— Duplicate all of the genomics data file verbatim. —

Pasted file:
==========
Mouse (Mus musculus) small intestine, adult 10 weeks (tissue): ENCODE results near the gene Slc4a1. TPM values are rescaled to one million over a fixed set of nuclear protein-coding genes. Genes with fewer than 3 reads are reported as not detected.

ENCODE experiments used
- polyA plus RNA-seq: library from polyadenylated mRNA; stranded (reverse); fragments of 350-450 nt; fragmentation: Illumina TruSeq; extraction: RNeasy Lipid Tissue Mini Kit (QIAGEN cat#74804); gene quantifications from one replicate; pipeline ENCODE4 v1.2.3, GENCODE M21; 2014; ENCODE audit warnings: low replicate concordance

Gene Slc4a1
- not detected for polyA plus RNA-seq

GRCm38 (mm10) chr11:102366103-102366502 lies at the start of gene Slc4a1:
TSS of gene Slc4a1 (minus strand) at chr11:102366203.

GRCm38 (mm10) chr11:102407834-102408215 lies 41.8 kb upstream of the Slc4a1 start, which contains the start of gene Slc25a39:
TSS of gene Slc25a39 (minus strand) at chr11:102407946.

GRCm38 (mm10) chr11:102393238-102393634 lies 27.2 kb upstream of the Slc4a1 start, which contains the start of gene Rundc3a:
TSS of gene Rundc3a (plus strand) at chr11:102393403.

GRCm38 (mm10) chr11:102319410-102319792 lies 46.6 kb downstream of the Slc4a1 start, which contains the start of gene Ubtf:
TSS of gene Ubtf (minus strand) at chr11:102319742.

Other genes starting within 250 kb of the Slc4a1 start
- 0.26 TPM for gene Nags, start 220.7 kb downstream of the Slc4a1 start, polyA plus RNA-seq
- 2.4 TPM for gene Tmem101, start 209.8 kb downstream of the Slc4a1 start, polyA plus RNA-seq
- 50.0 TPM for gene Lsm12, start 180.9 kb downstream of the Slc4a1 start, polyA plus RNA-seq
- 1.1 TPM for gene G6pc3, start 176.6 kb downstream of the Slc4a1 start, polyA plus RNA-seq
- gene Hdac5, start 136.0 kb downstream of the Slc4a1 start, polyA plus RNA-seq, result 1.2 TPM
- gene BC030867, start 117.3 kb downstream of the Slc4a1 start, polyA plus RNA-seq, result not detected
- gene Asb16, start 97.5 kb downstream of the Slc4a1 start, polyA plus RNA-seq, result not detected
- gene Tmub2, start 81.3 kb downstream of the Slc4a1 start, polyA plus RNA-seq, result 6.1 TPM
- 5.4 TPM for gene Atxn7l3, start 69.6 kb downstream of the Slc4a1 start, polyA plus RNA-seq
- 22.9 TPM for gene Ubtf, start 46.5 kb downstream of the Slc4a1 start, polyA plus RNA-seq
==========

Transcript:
Mouse (Mus musculus) small intestine, adult 10 weeks (tissue): ENCODE results near the gene Slc4a1. TPM values are rescaled to one million over a fixed set of nuclear protein-coding genes. Genes with fewer than 3 reads are reported as not detected.

ENCODE experiments used
- polyA plus RNA-seq: library from polyadenylated mRNA; stranded (reverse); fragments of 350-450 nt; fragmentation: Illumina TruSeq; extraction: RNeasy Lipid Tissue Mini Kit (QIAGEN cat#74804); gene quantifications from one replicate; pipeline ENCODE4 v1.2.3, GENCODE M21; 2014; ENCODE audit warnings: low replicate concordance

Gene Slc4a1
- not detected for polyA plus RNA-seq

GRCm38 (mm10) chr11:102366103-102366502 lies at the start of gene Slc4a1:
TSS of gene Slc4a1 (minus strand) at chr11:102366203.

GRCm38 (mm10) chr11:102407834-102408215 lies 41.8 kb upstream of the Slc4a1 start, which contains the start of gene Slc25a39:
TSS of gene Slc25a39 (minus strand) at chr11:102407946.

GRCm38 (mm10) chr11:102393238-102393634 lies 27.2 kb upstream of the Slc4a1 start, which contains the start of gene Rundc3a:
TSS of gene Rundc3a (plus strand) at chr11:102393403.

GRCm38 (mm10) chr11:102319410-102319792 lies 46.6 kb downstream of the Slc4a1 start, which contains the start of gene Ubtf:
TSS of gene Ubtf (minus strand) at chr11:102319742.

Other genes starting within 250 kb of the Slc4a1 start
- 0.26 TPM for gene Nags, start 220.7 kb downstream of the Slc4a1 start, polyA plus RNA-seq
- 2.4 TPM for gene Tmem101, start 209.8 kb downstream of the Slc4a1 start, polyA plus RNA-seq
- 50.0 TPM for gene Lsm12, start 180.9 kb downstream of the Slc4a1 start, polyA plus RNA-seq
- 1.1 TPM for gene G6pc3, start 176.6 kb downstream of the Slc4a1 start, polyA plus RNA-seq
- gene Hdac5, start 136.0 kb downstream of the Slc4a1 start, polyA plus RNA-seq, result 1.2 TPM
- gene BC030867, start 117.3 kb downstream of the Slc4a1 start, polyA plus RNA-seq, result not detected
- gene Asb16, start 97.5 kb downstream of the Slc4a1 start, polyA plus RNA-seq, result not detected
- gene Tmub2, start 81.3 kb downstream of the Slc4a1 start, polyA plus RNA-seq, result 6.1 TPM
- 5.4 TPM for gene Atxn7l3, start 69.6 kb downstream of the Slc4a1 start, polyA plus RNA-seq
- 22.9 TPM for gene Ubtf, start 46.5 kb downstream of the Slc4a1 start, polyA plus RNA-seq